Many other topics, intellectual and personal, surface in this volume. Darwin exerted a considerable influence on the awarding of the Royal Society’s medals and he took time and trouble trying to get friends and relations into the Athenæum Club. Several letters touch on the publication of John Tyndall’s theory concerning the dynamics of glacial flow, with which Huxley was closely involved. Darwin discussed the geological phenomenon of cleavage, still unresolved in 1856, with John Phillips and entered into a useful correspondence with Samuel Pickworth Woodward on the variability and geographical distribution of fossil shells, stimulated by an appreciative reading of Woodward’s Manual of the Mollusca (1851–6). The letters also reveal some of the views that contemporary naturalists held about Darwin.

Most significant in terms of Darwin’s future, however, was the beginning of his correspondence with Alfred Russel Wallace. The first few letters exchanged between the two have been lost, but it is clear from the surviving correspondence that Darwin initially wrote to Wallace in order to obtain specimens of Malaysian fowls. Seen in the context of other letters written at this time, Darwin’s remarks to Wallace about his work on species and the preparation of his manuscript (letter to A. R. Wallace, 1 May 1857) seem innocuous and hardly the veiled threat that some historians have read into his words. Darwin may indeed have been writing in part to establish his priority in this area, for Charles Lyell thought that Wallace’s 1855 paper implied some kind of belief in transmutation (see Wilson ed. 1970, pp. 54–5), but Darwin had no reason to suspect that Wallace was in any way a direct competitor or about to pre-empt his views on natural selection. All the available material seems to indicate that it was Lyell rather than Darwin who feared the transmutationist implications of Wallace’s paper.

Lyell’s advisory role in the public presentation of Darwin’s theories is also clarified by the publication of their correspondence. Darwin’s manuscript on species was begun only after Lyell had urged him to publish a preliminary sketch, but it seems that this famous advice may have been given on an occasion other than the one previously supposed. Charles and Mary Elizabeth Lyell certainly visited the Darwins at Down House for several days in April 1856, and Darwin took this opportunity to explain his theory of natural selection to Lyell. Yet the suggestion of composing a preliminary sketch was apparently first made in a letter written by Lyell from London on 1–2 May 1856. Darwin took the suggestion seriously and went up to London to see Lyell to discuss it further (letter to Charles Lyell, 3 May [1856]). It was after this meeting that Darwin wrote to Hooker to say that Lyell had pressed him to write up his views (letters to J. D. Hooker, 9 May [1856]).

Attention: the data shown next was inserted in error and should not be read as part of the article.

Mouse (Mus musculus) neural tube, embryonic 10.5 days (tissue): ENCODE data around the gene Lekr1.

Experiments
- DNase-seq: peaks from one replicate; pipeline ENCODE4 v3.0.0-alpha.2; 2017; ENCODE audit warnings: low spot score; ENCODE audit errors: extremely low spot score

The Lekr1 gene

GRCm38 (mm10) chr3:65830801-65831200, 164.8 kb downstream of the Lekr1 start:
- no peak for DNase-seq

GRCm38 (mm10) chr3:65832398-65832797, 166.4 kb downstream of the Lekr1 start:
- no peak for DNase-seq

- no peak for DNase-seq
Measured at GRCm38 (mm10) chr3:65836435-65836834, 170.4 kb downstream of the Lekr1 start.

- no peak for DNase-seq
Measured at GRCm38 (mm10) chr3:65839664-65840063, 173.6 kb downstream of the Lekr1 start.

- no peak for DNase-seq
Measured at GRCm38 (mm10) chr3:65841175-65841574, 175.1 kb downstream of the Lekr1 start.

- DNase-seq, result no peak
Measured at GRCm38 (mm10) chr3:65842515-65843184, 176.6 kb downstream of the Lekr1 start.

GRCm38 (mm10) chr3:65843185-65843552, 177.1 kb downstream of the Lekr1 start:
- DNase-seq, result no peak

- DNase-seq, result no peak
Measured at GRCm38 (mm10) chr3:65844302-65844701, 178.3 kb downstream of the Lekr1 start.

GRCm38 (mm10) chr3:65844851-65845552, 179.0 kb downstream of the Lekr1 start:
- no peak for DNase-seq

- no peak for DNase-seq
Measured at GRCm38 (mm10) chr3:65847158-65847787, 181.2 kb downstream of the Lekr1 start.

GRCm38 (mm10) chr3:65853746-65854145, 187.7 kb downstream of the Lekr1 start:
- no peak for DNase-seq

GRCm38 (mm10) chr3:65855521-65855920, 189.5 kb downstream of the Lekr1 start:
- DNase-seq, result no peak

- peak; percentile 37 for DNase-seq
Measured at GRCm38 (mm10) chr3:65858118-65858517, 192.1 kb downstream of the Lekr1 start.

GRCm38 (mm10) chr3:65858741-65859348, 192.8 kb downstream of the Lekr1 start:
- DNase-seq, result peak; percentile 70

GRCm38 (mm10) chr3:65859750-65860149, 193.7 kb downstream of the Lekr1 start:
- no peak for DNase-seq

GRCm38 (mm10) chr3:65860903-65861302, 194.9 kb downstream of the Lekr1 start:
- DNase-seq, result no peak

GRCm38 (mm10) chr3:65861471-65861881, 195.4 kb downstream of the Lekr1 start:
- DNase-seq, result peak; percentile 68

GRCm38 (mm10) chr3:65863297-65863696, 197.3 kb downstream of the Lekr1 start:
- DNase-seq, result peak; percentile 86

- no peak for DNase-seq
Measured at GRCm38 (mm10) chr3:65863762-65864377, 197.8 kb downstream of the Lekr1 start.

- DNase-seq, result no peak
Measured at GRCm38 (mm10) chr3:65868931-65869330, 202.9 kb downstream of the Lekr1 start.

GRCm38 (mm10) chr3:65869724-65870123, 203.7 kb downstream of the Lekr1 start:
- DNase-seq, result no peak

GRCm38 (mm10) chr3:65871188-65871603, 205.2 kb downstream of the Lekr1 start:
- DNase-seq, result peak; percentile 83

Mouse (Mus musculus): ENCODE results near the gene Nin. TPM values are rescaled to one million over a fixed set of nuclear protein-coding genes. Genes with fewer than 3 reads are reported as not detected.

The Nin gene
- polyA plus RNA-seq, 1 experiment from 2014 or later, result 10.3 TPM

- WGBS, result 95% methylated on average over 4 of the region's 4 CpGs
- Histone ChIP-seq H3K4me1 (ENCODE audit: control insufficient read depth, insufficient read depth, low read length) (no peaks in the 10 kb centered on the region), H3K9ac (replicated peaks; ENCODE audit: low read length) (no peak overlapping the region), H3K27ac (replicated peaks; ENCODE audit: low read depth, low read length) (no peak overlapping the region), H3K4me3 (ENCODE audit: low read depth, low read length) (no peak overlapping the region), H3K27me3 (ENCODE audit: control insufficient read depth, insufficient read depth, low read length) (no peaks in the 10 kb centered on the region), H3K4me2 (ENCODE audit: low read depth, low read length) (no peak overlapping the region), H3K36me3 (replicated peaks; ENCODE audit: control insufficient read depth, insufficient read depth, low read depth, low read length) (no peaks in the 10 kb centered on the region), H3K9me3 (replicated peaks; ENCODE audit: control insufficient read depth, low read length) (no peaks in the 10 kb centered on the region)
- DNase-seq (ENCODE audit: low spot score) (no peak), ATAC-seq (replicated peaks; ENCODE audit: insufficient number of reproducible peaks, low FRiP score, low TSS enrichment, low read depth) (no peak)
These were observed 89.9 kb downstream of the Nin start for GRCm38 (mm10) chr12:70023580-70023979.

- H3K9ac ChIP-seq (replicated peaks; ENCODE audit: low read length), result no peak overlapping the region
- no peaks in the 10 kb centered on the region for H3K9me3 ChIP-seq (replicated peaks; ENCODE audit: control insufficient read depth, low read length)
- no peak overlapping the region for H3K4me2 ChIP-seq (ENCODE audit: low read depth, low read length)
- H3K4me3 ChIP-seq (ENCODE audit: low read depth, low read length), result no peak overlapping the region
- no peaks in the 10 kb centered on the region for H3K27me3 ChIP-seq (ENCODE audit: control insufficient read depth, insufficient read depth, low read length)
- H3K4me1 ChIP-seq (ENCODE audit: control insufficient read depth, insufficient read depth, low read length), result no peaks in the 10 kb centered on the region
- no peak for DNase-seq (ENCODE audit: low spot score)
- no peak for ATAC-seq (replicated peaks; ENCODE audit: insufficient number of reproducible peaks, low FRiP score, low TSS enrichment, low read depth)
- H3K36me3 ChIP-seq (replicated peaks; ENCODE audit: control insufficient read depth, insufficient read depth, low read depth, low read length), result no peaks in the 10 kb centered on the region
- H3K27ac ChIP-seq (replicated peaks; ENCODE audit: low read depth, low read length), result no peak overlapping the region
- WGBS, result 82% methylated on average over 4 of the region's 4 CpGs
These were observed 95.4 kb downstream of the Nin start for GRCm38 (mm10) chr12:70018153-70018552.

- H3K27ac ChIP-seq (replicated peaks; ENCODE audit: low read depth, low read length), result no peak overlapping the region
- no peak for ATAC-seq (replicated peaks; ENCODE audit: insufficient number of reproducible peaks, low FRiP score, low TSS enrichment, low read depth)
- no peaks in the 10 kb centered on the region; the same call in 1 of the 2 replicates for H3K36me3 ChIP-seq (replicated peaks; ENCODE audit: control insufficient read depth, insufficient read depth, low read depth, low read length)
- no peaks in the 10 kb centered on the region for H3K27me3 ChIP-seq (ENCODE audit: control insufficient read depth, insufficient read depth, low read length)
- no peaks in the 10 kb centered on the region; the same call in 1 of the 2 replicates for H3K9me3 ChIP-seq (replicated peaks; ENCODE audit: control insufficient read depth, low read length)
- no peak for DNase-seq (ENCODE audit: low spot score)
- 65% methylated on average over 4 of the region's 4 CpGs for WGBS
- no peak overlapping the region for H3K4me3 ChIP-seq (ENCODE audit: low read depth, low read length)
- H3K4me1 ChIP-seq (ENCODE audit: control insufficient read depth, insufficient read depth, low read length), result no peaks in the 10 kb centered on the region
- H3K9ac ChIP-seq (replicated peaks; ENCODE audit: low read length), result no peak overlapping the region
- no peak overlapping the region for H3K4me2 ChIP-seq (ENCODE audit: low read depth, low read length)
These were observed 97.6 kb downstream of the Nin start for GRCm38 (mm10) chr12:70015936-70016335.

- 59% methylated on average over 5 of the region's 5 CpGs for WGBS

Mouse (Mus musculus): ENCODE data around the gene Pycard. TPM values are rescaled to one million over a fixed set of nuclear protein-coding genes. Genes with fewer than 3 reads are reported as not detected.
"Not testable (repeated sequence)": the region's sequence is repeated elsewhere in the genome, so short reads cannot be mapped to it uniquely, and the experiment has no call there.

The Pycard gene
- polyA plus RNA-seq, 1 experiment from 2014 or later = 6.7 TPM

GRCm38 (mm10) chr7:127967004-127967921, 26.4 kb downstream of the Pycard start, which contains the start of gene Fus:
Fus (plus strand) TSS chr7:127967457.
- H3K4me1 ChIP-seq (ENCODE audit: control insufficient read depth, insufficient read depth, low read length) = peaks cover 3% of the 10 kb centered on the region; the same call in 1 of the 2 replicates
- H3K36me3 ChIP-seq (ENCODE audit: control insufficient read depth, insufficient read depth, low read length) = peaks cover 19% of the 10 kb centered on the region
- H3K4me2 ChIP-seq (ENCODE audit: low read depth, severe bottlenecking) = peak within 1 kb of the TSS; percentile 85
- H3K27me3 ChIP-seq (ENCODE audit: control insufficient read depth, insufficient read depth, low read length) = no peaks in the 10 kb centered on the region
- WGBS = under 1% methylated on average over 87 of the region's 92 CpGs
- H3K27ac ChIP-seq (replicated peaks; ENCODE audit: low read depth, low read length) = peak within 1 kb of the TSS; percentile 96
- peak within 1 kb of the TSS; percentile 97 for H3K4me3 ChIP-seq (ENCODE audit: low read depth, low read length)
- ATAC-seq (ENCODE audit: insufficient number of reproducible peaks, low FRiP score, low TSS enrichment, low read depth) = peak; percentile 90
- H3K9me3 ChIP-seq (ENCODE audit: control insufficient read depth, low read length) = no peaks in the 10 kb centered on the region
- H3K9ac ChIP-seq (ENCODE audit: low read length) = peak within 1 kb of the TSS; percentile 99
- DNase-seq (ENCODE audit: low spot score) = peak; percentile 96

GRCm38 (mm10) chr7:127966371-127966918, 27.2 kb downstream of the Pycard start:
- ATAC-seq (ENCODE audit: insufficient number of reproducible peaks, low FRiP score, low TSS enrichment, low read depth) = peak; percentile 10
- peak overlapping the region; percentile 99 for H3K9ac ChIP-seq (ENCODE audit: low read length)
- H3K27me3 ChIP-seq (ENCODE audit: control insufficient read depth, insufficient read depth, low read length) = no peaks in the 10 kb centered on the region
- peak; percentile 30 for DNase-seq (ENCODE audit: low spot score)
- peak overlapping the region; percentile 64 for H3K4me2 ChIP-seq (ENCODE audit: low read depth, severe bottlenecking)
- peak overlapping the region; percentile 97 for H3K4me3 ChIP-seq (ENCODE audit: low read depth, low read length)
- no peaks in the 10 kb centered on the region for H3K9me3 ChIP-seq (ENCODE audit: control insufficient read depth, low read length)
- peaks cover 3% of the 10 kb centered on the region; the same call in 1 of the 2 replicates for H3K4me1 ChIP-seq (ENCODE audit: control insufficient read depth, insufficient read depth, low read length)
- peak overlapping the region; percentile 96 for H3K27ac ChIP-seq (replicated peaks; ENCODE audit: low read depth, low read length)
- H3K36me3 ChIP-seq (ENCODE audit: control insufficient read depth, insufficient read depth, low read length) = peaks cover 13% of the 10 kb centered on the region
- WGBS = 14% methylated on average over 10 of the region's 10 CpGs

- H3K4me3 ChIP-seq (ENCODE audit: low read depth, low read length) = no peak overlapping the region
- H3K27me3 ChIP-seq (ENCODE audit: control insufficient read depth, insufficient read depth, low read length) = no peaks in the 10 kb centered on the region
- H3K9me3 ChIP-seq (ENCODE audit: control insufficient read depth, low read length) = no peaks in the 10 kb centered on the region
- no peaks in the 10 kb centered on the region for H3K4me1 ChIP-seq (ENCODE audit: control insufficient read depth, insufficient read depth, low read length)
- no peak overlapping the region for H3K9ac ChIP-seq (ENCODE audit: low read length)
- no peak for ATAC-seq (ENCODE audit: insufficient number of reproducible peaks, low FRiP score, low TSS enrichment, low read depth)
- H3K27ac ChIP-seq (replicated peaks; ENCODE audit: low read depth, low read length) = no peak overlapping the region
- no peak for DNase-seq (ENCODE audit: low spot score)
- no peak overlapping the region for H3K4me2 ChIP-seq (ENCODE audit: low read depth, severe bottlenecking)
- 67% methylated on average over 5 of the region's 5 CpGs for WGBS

Darwin had also received unsolicited encouragement from rather different quarters in the interval between these meetings with Lyell. At a second weekend party held at Down on 26 and 27 April 1856, he had discussed the question of species at length with his guests, Hooker, Huxley, and Wollaston. Hearing about the party afterwards, Lyell reported in a letter to his brother-in-law that, ‘When Huxley, Hooker, and Wollaston were at Darwin’s last week, they (all four of them) ran a tilt against species farther I believe than they are deliberately prepared to go. Wollaston, least unorthodox. I cannot easily see how they can go so far, and not embrace the whole Lamarckian doctrine.’ (letter from Charles Lyell, 1–2 May 1856, n. 7). The excitement and intellectual stimulation of that weekend, combined with Lyell’s astute advice, undoubtedly convinced Darwin that he should begin writing.

The labour of composition, the search for authenticated information, the zest for practical researches, and above all the determination to succeed are all vividly displayed in this volume of correspondence. By the end of 1857, Darwin was well on the way towards completing his manuscript and felt confident enough in his views to explain them in explicit detail in a long letter to Asa Gray (letter to Asa Gray, 5 September [1857]). From this letter it is evident that Darwin had brought together all the diverse intellectual components of his theory, including the relatively new concept of a ‘principle of divergence’ which Darwin believed necessary to account for the diverging, tree-like relationships of organisms. With the theory complete, he was anxious to press on with its exposition.